CHANDRYAAN-2

  • Chandrayaan-2 is the second lunar exploration mission developed by the Indian Space Research Organisation (ISRO), after Chandrayaan-1.It consists of a lunar orbiter, the Vikram lander, and the Pragyan lunar rover, all of which were developed in India. The main scientific objective is to map the location and abundance of lunar water via Pragyan, and ongoing analysis from the orbiter circling at a lunar polar orbit of 100 × 100 km
  • The mission was launched on its course to the Moon from the second launch pad at Satish Dhawan Space Centre on 22 July 2019 at 2.43 PM IST (09:13 UTC) by a Geosynchronous Satellite Launch Vehicle Mark III (GSLV Mk III). The craft reached the Moon's orbit on 20 August 2019 and began orbital positioning manoeuvres for the landing of the Vikram lander. Vikram and the rover were scheduled to land on the near side of the Moon, in the south polar region at a latitude of about 70° south at approximately 1:50 am on 7 September 2019 and conduct scientific experiments for one lunar day, which approximates two Earth weeks.
  • However, the lander deviated from its intended trajectory starting at 2.1 kilometres (1.3 mi) altitude, and had lost communication when touchdown confirmation was expected. Initial reports suggesting a crash[have been confirmed by ISRO chairman K. Sivan, stating that the lander location had been found, and "it must had been a hard landing"
  • As of 8 September 2019, on-going efforts are being made by ISRO in hopes of restoring communications with Vikram. Communication attempts will likely cease on 21 September 2019, fourteen days after Vikram's landing attempt. The orbiter, part of the mission with eight scientific instruments, remains operational and is expected to continue its seven-year mission to study the Moon.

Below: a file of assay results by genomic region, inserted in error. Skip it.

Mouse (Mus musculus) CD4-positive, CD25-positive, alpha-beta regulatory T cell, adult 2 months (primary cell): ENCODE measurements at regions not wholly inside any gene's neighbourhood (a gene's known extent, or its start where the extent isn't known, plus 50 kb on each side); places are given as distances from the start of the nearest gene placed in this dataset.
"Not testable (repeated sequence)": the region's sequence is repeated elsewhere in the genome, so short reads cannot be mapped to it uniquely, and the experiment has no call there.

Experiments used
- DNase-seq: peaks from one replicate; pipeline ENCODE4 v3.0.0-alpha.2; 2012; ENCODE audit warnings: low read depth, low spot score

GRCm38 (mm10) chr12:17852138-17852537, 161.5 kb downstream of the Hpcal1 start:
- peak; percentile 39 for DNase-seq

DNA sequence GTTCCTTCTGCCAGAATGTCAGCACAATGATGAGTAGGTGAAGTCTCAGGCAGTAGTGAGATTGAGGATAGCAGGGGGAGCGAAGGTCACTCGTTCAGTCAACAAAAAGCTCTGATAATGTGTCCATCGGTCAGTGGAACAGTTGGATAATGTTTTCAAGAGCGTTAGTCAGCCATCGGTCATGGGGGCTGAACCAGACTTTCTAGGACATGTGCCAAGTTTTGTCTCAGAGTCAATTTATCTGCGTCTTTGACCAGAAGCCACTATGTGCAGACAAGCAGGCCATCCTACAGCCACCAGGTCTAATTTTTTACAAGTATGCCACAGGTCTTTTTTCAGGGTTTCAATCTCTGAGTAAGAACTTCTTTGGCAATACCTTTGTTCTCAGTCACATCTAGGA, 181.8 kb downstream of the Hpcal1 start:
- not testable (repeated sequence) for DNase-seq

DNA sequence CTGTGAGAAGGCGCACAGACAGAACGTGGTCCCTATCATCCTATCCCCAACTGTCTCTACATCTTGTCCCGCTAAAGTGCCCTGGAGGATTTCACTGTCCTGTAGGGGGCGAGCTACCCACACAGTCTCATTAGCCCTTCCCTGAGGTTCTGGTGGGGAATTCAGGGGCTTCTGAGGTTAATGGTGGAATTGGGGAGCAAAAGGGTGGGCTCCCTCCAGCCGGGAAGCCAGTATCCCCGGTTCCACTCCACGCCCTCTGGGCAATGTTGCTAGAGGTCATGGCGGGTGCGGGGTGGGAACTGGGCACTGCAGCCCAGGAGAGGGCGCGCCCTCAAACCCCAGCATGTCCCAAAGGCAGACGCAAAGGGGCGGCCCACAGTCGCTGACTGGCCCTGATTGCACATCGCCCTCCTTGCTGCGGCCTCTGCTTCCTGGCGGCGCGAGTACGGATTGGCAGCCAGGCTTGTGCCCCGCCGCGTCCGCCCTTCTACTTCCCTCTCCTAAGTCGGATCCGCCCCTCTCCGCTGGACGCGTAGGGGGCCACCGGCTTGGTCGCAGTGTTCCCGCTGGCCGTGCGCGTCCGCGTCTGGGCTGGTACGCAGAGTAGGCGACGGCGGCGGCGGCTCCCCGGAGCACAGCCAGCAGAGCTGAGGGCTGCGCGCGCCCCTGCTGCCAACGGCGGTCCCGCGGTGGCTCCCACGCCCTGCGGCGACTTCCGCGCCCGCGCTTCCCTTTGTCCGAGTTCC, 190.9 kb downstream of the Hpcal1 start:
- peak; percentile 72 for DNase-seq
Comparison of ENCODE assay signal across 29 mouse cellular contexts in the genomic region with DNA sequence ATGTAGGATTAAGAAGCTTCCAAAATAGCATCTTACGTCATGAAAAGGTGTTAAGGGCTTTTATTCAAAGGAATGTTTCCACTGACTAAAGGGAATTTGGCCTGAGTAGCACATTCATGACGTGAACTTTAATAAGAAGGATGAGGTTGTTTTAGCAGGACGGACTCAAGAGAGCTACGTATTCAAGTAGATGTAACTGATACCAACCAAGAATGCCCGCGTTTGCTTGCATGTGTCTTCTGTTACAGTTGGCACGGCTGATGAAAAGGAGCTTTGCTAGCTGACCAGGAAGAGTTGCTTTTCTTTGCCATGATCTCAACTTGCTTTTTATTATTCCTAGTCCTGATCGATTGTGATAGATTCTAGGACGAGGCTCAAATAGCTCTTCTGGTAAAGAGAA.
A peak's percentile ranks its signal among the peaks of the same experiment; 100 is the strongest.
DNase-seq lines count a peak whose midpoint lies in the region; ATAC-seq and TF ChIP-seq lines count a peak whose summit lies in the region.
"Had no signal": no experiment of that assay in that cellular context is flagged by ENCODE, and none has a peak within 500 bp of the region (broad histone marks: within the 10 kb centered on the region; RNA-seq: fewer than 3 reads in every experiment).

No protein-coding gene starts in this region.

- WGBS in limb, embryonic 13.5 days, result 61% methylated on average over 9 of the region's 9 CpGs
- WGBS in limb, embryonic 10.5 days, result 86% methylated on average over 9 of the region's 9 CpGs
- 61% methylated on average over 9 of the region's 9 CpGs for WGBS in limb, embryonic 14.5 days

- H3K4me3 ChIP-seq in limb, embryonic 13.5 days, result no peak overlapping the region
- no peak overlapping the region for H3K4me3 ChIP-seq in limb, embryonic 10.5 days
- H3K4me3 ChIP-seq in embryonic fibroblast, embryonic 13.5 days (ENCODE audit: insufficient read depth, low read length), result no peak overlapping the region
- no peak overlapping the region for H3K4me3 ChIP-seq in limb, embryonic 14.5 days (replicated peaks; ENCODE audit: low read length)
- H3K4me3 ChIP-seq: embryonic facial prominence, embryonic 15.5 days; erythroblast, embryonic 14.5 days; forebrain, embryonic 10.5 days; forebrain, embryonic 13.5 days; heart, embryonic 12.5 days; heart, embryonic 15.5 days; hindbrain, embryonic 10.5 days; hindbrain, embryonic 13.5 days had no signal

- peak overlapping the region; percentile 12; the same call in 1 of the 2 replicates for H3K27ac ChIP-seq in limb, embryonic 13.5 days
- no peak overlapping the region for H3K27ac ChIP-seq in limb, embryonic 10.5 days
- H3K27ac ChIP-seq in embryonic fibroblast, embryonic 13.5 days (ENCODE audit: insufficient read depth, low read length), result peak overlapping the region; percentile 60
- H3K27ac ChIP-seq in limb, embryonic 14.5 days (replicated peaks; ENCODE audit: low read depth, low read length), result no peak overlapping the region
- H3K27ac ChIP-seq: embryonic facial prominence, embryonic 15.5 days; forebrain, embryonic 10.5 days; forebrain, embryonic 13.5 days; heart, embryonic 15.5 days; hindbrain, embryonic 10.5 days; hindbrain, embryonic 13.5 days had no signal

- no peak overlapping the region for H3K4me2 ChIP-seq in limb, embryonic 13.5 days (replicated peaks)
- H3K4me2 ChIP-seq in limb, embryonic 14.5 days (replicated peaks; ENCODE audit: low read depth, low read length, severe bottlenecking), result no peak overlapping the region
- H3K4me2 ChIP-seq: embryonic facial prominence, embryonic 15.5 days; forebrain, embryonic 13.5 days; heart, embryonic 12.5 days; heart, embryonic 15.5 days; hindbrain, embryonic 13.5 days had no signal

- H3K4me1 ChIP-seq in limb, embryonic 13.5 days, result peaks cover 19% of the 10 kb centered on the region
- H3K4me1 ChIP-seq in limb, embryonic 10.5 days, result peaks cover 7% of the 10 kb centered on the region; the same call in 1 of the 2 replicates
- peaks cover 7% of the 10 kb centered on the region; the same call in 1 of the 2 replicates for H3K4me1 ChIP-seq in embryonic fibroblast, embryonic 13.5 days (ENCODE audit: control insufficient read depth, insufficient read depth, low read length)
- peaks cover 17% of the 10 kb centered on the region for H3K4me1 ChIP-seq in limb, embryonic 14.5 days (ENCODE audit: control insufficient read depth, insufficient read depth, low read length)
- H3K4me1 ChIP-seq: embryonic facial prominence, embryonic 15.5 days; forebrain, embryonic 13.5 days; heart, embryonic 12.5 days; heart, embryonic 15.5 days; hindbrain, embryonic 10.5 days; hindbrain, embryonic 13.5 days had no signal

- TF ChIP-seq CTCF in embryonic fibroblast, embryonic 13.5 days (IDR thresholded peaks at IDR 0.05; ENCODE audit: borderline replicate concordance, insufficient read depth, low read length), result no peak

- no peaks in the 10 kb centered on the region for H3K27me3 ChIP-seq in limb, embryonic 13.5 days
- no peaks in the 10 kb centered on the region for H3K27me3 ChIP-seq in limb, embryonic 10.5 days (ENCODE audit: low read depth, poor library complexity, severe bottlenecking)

• VIKRAM LANDER


    Chandrayaan - 2 Latest Update



    Chandrayaan-2 mission was a highly complex mission, which represented a significant technological leap compared to the previous missions of ISRO, which brought together an Orbiter, Lander and Rover to explore the unexplored south pole of the Moon. Since the launch of Chandrayaan-2 on July 22, 2019, not only India but the whole world watched its progress from one phase to the next with great expectations and excitement. This was a unique mission which aimed at studying not just one area of the Moon but all the areas combining  the exosphere, the surface as well as the sub-surface of the moon in a single mission. The Orbiter has already been placed in its intended orbit around the Moon and shall enrich our understanding of the moon’s evolution and mapping of the minerals and water molecules in the Polar Regions, using its eight state-of-the-art scientific instruments. The Orbiter camera is the highest resolution camera (0.3m) in any lunar mission so far and shall provide high resolution images which will be immensely useful to the global scientific community. The precise launch and mission management has ensured a long life of almost 7 years instead of the planned one year. The Vikram Lander followed the planned descent trajectory from its orbit of 35 km to just below 2 km above the surface. All the systems and sensors of the Lander functioned excellently until this point and proved many new technologies such as variable thrust propulsion technology used in the Lander. The success criteria was defined for each and every phase of the mission and till date 90 to 95% of the mission objectives have been accomplished and will continue contribute to Lunar science , notwithstanding the loss of communication with the Lander.

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